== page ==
South senior Charles Jiang (right) has been a key leader for the lacrosse team.

In the face of the uncertainty of the spring sports season due to the fear of the spread of coronavirus, Charles Jiang spent time playing wall ball.

It’s something that the High School South senior has done a lot of since he took up the game in fifth grade. It fed his passion back then for a new sport and helped him improve rapidly.

It also enabled him become the only freshman on the Pirates boys’ lacrosse team four years ago, and put him into a position to be a team leader as an upperclassman. His teammates recognized his dedication by voting him captain.

“He was far and away one of the highest,” said South head coach David Henry. “The seniors last year thought he would help the team a lot. He helps me run the offense because he knows the game of lacrosse as well as anyone on the team.”

After three years as an assistant in the program, Henry, a South alum, is the new head coach of the Pirates. His assistant is Gabe Marquez, a math teacher at the high school.

While Marquez will focus on the defense, Henry is looking to jumpstart an attack that will be built around Jiang. Jiang entered his senior year just four points away from 100 for his career, and only 36 goals away from reaching the century milestone in that category as well.

“I’m probably the most experienced guy,” Jiang said. “This season, I’m trying to create a new offense. Our set up and movement patterns were way too spread out last year. They were too tired to create ball movement and offense. I’m trying to work on a different set so everyone can play together.”

Jiang and the Pirates were looking forward to this season for a chance to piggyback off last year. South started 2019 slowly with losses in 12 of their first 13 games, but they reeled off wins in four of their next five games.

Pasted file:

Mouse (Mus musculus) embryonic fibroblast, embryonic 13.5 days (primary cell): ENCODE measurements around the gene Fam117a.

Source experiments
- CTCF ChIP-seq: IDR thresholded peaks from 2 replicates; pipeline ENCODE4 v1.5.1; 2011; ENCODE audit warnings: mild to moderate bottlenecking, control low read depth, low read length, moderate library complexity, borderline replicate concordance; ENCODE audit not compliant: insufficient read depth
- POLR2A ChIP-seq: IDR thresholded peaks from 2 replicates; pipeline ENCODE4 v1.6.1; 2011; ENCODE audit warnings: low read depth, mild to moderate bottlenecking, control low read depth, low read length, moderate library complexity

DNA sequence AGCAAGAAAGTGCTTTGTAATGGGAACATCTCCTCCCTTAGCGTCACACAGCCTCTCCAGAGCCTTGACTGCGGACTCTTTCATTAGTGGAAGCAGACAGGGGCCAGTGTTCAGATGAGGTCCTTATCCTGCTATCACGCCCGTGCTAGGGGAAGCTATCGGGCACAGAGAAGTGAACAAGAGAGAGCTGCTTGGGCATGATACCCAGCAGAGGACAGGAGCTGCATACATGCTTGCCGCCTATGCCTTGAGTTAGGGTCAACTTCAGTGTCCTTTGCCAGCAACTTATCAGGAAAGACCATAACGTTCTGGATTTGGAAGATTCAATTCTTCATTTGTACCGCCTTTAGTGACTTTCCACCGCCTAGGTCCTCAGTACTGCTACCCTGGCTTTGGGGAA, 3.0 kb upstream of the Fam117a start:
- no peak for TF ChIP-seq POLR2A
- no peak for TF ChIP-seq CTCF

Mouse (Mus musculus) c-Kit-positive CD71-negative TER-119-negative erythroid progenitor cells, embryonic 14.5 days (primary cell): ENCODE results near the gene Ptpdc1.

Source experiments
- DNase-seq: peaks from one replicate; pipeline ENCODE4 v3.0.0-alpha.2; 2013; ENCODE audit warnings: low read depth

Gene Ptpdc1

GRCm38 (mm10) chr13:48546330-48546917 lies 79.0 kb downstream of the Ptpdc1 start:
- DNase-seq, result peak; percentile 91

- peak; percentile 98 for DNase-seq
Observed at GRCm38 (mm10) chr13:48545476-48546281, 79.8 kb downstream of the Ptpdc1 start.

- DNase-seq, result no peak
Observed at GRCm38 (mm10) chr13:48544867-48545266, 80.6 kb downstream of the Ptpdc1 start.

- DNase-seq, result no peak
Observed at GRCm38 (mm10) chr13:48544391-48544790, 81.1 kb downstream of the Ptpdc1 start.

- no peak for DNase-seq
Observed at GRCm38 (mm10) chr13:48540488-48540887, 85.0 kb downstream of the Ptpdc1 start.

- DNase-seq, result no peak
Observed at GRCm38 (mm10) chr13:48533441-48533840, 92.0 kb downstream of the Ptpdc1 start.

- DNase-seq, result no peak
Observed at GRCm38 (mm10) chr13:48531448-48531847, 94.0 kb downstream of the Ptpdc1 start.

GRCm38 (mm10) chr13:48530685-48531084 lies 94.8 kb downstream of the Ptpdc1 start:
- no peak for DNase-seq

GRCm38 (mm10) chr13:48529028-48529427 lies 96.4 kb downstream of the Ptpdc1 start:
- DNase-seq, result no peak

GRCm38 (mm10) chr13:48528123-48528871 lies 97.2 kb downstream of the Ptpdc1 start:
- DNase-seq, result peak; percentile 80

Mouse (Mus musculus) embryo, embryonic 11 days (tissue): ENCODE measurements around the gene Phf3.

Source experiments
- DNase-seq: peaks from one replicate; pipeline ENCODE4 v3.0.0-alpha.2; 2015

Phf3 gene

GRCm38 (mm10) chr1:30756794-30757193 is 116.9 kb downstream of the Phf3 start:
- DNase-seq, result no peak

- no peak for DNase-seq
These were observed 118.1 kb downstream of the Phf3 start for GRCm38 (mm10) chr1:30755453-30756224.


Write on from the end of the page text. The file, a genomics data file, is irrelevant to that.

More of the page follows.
That included a 9-8 win over an 11-5 Jackson Memorial team in the South Jersey Group 3 state tournament first round after a team that had just two seniors saw its young new starters finally adjust to the varsity level.

“A lot of the JV players got more comfortable and in the groove,” Jiang said. “And the senior players too. We got more cohesion on the field, especially on the offense. We weren’t able to work the ball well early in the year, and towards the end of the season we were able to be more mindful and less selfish moving the ball.”

Now most of that team is back with experience. It showed when the Pirates played in the offseason indoor league.

“They seemed more comfortable,” Henry said. “It was a team effort. Last year, it was more individual and isolation on offense. This year, the ball movement is better and more fluid. We had a couple 6v6 drills at practice and you can see they know what they’re doing.”

Jiang has contributed his experience at the offensive end. He has worked with coaches to develop a newly tooled offense for this season. A week of early practices gave them a chance to put it in before the school was closed due to COVID-19.

“It was actually coming together really well,” Jiang said. “In practice, since the new offense requires less off-ball movement it’s easier for the guys to digest and it’s more cohesive and we’re able to move the ball easier.”